So imagine my horror when I woke this past weekend to see a new visceral kind of hate. This kind didn't wear masks or starched uniforms. This kind looked remarkably like some of my former students or classmates when I was in college. This kind had the same hatred on their face directed at people different than them. And seeing these images now feels different than seeing them when I was a child for two reasons: 1) This is MY lifetime, not the lifetime of my grandparents. 2) I am the mother of children who are in one of the hated groups.
So this week I watched the video with Chris Cantwell, a white nationalist leader, and I heard him say without emotion, "I think a lot more people are going to die before we're done here," and that scares me. Because the bad guys aren't tucked away in my history book anymore. They are gathering and organizing and making plans. I see the map of hate groups and realize that yes, there are a few here in my new state of Minnesota. I listen to NPR and hear experts on white nationalists talk about the strength of the movement and their agenda to make sure that whites remain the majority in our country. Yes, some are willing to use violence to achieve that goal. And there it is again: fear and sadness. Fear for the safety of my children, especially my son who struggles to control his anger and refuses to back down from a fight. Sadness that this is really the country I brought my Black children to. Sadness that I haven't fallen into some strange time machine; it truly is 2017.
Last fall Chris and I took a class on the hard conversations that come when we discuss racism. We learned more about implicit bias and systemic racism. We heard a bit more about what it means to be an ally, on creating dialogue to hopefully build bridges. So when things like Charlottesville happen, like many others, I post articles that speak to me on Facebook. Maybe it's silly because most of the people who don't believe that racism is still a problem in our country have hidden me from their newsfeeds years ago. But still I post. And sometimes there is a dialogue, and sometimes there is not. Sometimes people get riled up, and sometimes they do not. Often, though, I lose sleep. That I need to work on.
Parenting transracially adopted children brings a whole host of challenges that Chris and I weren't prepared for. There, I said it. We weren't prepared. We were ignorant white folks who thought that racism was a thing of the past and everyone was the same on the inside anyway, so why did it matter if we lived in an all-white town in Iowa?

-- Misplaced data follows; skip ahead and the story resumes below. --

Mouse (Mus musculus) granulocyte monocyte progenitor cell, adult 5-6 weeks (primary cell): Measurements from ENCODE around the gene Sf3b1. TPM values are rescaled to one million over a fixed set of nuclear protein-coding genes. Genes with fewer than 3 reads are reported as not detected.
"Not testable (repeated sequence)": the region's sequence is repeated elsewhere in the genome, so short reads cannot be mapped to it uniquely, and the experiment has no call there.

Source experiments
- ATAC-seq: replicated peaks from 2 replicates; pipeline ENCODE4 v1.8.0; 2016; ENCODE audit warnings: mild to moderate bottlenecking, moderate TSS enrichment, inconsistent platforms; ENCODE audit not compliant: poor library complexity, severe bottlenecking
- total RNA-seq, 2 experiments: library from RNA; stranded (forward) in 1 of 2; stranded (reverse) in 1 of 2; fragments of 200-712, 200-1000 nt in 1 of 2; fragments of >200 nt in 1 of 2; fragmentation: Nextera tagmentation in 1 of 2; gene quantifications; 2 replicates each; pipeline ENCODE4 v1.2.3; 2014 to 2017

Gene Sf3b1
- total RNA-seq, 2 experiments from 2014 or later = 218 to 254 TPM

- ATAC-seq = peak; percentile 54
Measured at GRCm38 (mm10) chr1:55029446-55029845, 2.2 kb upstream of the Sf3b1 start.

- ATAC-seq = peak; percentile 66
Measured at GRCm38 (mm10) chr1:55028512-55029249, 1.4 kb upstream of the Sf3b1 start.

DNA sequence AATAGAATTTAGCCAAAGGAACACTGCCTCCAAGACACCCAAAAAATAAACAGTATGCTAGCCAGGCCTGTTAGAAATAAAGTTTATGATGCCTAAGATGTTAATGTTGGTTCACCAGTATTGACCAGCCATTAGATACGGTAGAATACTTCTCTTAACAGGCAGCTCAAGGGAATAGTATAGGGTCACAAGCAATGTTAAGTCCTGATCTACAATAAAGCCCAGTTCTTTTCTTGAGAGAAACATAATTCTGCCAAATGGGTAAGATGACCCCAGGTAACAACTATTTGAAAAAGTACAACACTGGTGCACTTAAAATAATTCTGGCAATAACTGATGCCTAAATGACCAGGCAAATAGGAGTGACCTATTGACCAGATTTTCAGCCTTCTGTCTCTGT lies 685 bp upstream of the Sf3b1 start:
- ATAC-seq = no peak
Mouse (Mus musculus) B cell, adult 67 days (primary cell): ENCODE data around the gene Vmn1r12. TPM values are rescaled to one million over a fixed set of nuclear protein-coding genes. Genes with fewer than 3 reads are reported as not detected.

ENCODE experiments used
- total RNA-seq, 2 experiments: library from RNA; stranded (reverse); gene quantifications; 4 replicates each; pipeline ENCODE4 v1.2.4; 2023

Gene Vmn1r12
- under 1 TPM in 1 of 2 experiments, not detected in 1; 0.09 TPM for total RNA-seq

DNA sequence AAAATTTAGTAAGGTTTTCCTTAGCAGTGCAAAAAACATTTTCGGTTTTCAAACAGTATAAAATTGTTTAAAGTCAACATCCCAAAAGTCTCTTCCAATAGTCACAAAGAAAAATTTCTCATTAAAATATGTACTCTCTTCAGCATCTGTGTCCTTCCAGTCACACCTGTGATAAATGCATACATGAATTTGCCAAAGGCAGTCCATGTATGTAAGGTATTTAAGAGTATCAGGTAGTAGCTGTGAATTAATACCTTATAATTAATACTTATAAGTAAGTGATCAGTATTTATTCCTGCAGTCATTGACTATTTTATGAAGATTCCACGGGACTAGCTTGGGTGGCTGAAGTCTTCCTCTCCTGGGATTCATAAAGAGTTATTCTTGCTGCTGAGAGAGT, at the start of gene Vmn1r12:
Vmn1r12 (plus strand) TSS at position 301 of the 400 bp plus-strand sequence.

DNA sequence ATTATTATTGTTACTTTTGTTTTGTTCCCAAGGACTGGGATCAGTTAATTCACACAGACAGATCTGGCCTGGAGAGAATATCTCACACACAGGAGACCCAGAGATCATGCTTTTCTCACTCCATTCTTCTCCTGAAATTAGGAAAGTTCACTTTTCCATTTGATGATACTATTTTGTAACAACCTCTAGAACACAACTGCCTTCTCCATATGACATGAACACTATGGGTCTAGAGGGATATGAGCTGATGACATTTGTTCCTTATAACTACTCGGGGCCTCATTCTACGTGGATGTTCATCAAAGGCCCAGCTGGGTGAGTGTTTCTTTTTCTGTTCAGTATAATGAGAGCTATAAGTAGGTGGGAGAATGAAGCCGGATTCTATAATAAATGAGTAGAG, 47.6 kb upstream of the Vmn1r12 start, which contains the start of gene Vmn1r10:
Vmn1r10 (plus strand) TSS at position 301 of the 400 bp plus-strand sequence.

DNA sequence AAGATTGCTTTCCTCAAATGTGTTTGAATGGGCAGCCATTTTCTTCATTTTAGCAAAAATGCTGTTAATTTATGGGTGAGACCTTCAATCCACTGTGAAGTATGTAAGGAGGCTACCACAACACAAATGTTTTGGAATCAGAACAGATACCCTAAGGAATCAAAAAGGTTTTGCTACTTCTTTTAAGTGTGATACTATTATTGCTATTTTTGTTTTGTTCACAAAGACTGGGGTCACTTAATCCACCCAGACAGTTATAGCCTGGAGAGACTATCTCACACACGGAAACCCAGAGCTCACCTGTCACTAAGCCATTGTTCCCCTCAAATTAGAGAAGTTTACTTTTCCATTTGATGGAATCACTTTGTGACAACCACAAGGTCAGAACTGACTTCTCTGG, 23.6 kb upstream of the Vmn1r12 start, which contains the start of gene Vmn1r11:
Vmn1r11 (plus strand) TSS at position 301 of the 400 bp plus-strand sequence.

And then we began the hard road of parenting. We heard our child get yelled at by a grown-up for leaving his bike in the wrong spot, while all of the white children who parked their bikes in the same exact spot weren't addressed at all. We saw the police pull up to our house because our sons were seen doing something suspicious at the park behind our house while the white friend who was with them sat safely in his house without a visit from the police. We watched while our son was followed around a gift shop at the Grand Canyon while the white children wandered the aisles freely. We yelled at our child to put down his friend's airsoft gun because we could still see Tamir Rice's face. We made sure to stay near them in convenience stories, especially when traveling in other parts of the country. We had The Talk again and again and again because the world will treat them differently. It already has. We called church leaders and emailed principals when our son was called the n-word or made fun of because his skin looked different. We talked to our boys about microaggressions and why they don't have to let others touch their hair and how to correct grown-ups when their name is mispronounced.
It's tiring, and we had no clue. And to think the the African-American community has endured a lifetime of this fatigue. We have great friends to offer support and encouragement on the journey, but some days it feels incredibly lonely and isolating as we learn who is in our corner and who isn't.
Others using their voices to speak out don't feel scared and sad; they feel angry. Angry at injustice and the baffling reactions from Trump and the silence from their white neighbors. Anger isn't my go-to emotion because I'm so damn sensitive, but I understand that anger, too. And sometimes that means our words aren't measured; our reactions might get messy.
I'm not even sure my point in writing this other than to say that I'm watching history repeat itself and I refuse to be a bystander. I wrote earlier this week about the importance of speaking out, and I will continue to do so in some way. Because I want a better world for my kids, for all of us. In this process I'm probably burning some bridges and hopefully building others.
I like to teach.